Transforming the Past into the Future: The Eugénie Brazier School Complex in Lyon by Vurpas Architectes

Vurpas Architectes,



In the heart of Lyon's La Confluence district, a new school complex inserts itself into an old wholesale market building. The project, completed by the Vurpas Architectes studio, transforms a former logistics centre into an innovative educational institution, responding to the educational challenges of the future.

Transforming the Past into the Future: The Eugénie Brazier School Complex in Lyon by Vurpas Architectes

The new Eugénie Brazier school complex, built in Lyon’s La Confluence district and designed by the Vurpas Architectes studio, consists of a 45-place nursery and a 15-class primary school. The architects have masterfully transformed a former logistics hub into an environment designed for children. The project brought back to life one of the old warehouses of the wholesale market, built between 1955 and 1961. Hall C3, the longest of those still remaining, becomes the centrepiece of this bold transformation: from a building dating back to the 1960s, to a contemporary educational centre.
The new school building was constructed inside a renovated and expanded historic structure, with careful respect for the memory of the past through the use of brick. This small modular element, which the architects used to compose both solid walls and textures inspired by the mashrabiyya lattice technique, enhances the aesthetics and intrinsic strength of the building. The architects masterfully faced the challenges posed by the project, establishing a harmonious cohesion between the old warehouse and its new extension, while preserving the original morphology of the historic building. The internal organisation of the spaces is very clear: the nursery classes are located in the first five southernmost bays, while elementary and middle classes occupy the first floor. Common areas, such as the canteen and gym, designed to be shared with the community, are housed in the new extension.

Taking full advantage of the potential of the existing structure, the architects transformed the repetitiveness of the original building into a playful architecture suitable for an environment designed for children. The innovative use of space includes the conversion of the ground floor into a large covered play area for the nursery. The spaces previously used for storing products have been converted into areas for additional activities and relaxation areas for the staff of the school complex. The skilful use of primary colours helps differentiate the atmosphere, while the creation of an interior courtyard adds an unexpected green area, separating the underground level from the public space.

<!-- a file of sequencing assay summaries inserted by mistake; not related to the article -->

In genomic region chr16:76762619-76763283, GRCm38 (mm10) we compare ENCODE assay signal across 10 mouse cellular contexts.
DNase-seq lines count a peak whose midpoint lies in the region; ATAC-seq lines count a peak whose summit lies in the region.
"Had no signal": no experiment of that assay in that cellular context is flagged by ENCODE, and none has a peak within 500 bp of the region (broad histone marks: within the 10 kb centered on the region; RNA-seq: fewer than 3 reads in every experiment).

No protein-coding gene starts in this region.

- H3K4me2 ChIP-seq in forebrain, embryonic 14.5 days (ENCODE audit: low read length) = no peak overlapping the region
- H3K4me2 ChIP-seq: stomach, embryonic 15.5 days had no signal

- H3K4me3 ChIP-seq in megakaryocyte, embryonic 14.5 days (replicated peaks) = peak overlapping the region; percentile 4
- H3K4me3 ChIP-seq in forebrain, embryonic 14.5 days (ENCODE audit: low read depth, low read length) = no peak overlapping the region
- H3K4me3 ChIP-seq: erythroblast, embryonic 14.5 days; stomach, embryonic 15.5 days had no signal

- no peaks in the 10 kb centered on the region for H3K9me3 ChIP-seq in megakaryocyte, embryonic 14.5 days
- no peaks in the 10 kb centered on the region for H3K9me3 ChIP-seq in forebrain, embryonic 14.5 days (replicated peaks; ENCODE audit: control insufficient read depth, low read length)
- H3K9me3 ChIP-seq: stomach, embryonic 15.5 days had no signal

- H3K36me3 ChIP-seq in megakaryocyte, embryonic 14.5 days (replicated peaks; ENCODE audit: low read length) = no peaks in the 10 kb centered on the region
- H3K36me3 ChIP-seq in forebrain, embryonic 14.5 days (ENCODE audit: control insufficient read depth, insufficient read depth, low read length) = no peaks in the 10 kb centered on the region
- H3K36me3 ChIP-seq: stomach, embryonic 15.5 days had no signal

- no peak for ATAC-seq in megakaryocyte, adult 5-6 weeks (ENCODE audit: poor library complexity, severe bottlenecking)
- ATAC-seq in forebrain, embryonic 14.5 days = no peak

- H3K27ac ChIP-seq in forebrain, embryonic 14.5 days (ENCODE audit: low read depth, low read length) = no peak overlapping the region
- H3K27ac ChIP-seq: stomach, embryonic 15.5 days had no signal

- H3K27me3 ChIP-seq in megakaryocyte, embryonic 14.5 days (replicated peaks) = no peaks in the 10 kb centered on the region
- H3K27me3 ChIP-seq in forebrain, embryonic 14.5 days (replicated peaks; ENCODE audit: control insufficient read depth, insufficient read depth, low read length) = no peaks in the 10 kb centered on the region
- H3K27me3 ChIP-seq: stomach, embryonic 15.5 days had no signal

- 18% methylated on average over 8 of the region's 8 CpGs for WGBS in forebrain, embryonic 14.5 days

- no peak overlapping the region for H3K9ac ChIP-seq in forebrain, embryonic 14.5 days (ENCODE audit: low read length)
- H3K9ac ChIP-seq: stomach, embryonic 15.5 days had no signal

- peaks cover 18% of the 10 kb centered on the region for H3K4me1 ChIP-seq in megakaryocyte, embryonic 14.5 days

The material chosen as the key element of these transformations is brick, which gives new materiality to the project. The architects use it in the façade to create soft plays of opacity and transparency, giving the complex a vibrant vitality. The outdoor spaces are more than just recreational areas, becoming an integral part of the learning process and of exploring nature for children, with the courtyards reflecting Lyon’s urban landscape.
The project is not only a prime example of architectural renewal, but also reflects a much broader commitment. The conscious choice of recycled materials, the attention to climate comfort and the openness and availability of the spaces to the community underline the desire to build sustainably for future generations. The Eugénie Brazier School Complex thus becomes a place of care, of inspiration and of learning for all ages.

(Agnese Bifulco)

Images courtesy of Vurpas Architectes photo by © Vladimir de Mollerat du Jeu

Project Name: Eugénie Brazier School Group
Location: Lyon, France
Project management
Architect and economist: Vurpas Architectes https://vurpas-architectes.com/
Landscaper: BASE Paysage
Structural engineering: UBC
Fluides, QEB: OTEIS
Acoustics: EAI
Signage: Vurpas Architectes
SPC: Arpège
5,460 m² (lot area)
5,560 m² (floor area)
4,440 m² (rehabilitated floor area)
1,120 m² (new floor area)
Photo credits: ©Vladimir de Mollerat du Jeu